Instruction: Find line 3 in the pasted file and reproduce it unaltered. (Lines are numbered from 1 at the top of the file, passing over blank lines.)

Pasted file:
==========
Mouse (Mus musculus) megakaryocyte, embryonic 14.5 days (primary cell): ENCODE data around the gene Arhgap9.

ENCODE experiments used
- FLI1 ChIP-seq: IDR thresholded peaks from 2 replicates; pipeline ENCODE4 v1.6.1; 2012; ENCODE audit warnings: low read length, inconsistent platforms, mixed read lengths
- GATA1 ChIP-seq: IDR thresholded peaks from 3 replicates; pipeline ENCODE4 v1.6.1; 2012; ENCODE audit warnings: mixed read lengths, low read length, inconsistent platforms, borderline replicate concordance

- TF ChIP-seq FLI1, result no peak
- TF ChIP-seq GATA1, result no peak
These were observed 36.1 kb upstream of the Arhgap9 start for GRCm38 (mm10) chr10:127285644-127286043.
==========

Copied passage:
- FLI1 ChIP-seq: IDR thresholded peaks from 2 replicates; pipeline ENCODE4 v1.6.1; 2012; ENCODE audit warnings: low read length, inconsistent platforms, mixed read lengths